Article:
News / USA

    US Charity Donations Rebound

    Yet some philanthropic groups are still feeling the pinch

    Despite the economic downturn, donations grew 26 percent at the Arlington Food Assistance Center as compared to 2009.
    Despite the economic downturn, donations grew 26 percent at the Arlington Food Assistance Center as compared to 2009.

    Multimedia

    Audio
    Chris Simkins

    Despite a sluggish economy, charitable giving by American people and companies rose more than 6.5 percent last year from 2009.

    A study, by the research group Atlas of Giving, suggests the growth in giving was fueled primarily by a robust stock-market performance and greater awareness of people facing tough times because of the economy.

    Increased donations

    Each week an Arlington, Virginia food bank delivers donated goods to a senior citizens residential building.  Without the the items such as canned food, dairy products and frozen meats, many on fixed incomes would be forced to go without or sacrifice other things.

    "Well a lot of people have to pay for medicine and different small items, but with this here that helps them be able to keep a little more as far as carrying them through the month," says Mary Lanier, as she fills a bag with donated food.

    Without donations from individuals and corporations the Arlington Food Assistance Center would be unable to get food into the hands of about 3,000 people who need it. Despite the economic downturn, donations here grew 26 percent over 2009 and more than a million dollars was raised last year.

    "Arlington County residents have traditionally been very generous with AFAC and I think they are coming out of this recession earlier than most, and are willing to give back to their fellow neighbor," says Charles Meng, executive director of the Arlington Food Assistance Center.

    Donors like Alois Michalak are among those giving back to their fellow neighbor. "Over the past four years, my wife and I have donated more and more each and every year so I do expect that to continue to happen."

    Feeling the pinch

    However, some charities in the Washington D.C. area are still feeling the squeeze.  

    While nationwide donations to the Salvation Army rose two percent to $142 million last year, its largest fundraising drive in the Washington area, the Red Kettle campaign, fell 25 percent below its goal during the Christmas giving season.  

    "With the amount of people out of work and losing their homes to foreclosures our donors have begun to get hit by that," says Steve Morris, head of The Salvation Army's Washington-area operations. "So we not only saw a decrease in the amount of gifts, but a decrease in the gifts themselves."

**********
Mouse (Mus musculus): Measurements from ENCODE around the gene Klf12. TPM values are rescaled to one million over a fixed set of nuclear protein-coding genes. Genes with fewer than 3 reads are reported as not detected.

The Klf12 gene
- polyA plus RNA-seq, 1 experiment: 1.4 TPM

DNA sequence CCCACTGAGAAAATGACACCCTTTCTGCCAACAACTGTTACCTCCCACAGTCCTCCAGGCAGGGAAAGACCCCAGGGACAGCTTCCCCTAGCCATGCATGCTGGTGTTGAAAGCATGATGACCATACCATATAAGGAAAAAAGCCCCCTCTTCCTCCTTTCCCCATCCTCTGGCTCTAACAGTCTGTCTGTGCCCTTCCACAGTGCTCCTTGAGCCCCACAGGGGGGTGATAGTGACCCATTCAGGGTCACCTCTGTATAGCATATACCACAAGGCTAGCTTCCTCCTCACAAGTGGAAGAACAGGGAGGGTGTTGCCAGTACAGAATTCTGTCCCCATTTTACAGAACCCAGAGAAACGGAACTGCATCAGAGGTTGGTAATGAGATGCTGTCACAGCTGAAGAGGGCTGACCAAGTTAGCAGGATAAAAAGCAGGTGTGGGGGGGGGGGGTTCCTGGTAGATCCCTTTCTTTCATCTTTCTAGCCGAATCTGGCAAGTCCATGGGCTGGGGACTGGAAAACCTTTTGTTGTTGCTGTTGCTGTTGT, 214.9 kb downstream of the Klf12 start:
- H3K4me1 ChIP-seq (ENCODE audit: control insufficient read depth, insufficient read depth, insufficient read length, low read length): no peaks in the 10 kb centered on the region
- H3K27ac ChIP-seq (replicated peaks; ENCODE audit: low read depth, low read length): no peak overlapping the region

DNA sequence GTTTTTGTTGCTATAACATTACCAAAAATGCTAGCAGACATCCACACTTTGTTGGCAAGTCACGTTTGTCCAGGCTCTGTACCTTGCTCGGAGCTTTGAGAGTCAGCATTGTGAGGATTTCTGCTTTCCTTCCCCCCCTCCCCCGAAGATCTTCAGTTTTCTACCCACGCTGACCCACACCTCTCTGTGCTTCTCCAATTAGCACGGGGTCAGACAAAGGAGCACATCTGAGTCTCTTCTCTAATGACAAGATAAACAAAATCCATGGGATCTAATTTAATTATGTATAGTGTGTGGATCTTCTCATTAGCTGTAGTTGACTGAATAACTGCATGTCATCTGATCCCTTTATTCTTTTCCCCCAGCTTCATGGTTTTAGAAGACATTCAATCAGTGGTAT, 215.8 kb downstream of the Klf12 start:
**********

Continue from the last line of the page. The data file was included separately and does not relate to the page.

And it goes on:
During the past several years the organization has also seen a decline in donations from corporations and local businesses. As a result, Morris says The Salvation Army is re-evaluating its resources to avoid possible cuts to programs in Washington and about 3,000 other U.S. communities.

    "We are going to have to tighten our belts some in the coming months, frankly," says Morris. "Our commitment is not to diminish services. In fact in this economy we need to be increasing the amount of services we can provide so that is the challenge that we find locally, and I think nationally as well."

    The Salvation Army's thrift store saw fewer donations last year, leaving more room on the sales floor and in the warehouse than usual.
    The Salvation Army's thrift store saw fewer donations last year, leaving more room on the sales floor and in the warehouse than usual.

    Empty shelves

    The Salvation Army's thrift store is another place that saw fewer donations last year. The store sells donated items to raise money for charity work, but there are now less items for shoppers.

    "The easiest way to tell that our donations are down is by our (sales) floor," says store manager Lonnie Hamilton. "You can look around and see we have a lot of space on the floor."

    In the store's warehouse, areas that were once filled with furniture and clothes are now empty. Salvation Army officials say during hard times people tend  to hang on to old items longer.  

    In order for things to improve the store needs more donors like Dawson Williams, who arrives to drop off some items.  

    "We have a bad recession and there are plenty of people that need items, and we are fortunate that the childrens' clothes we have are lightly used, and hopefully there is another family that has young children that can put them to good use," says Williams.

    Some charitable organizations say they are optimistic donations will pick back up this year. Officials say if not they will make do, and maybe scale back programs that help people in need.

    You May Like

    Video London’s Financial Crown at Risk as Rivals Eye Brexit Opportunities

    City could lose its right to sell services tariff-free across the bloc, risking its position as Europe’s financial headquarters

    Turkey Aims New Crackdown at Journalists, Academics, Airline Workers

    Ankara continues targeting people allegedly linked to exiled cleric, who it says led the failed military coup

    Pakistan Ready to Inaugurate Rebuilt Afghan Border Crossing

    Construction of Torkham Gate triggered deadly clashes between Pakistani and Afghan military forces

    This forum has been closed.
    Comments
         
    There are no comments in this forum. Be first and add one

    Featured Videos

    Your JavaScript is turned off or you have an old version of Adobe's Flash Player. Get the latest Flash player.
    London’s Financial Crown at Risk as Rivals Eye Brexit Opportunitiesi
    X
    VOA News
    July 25, 2016 5:09 PM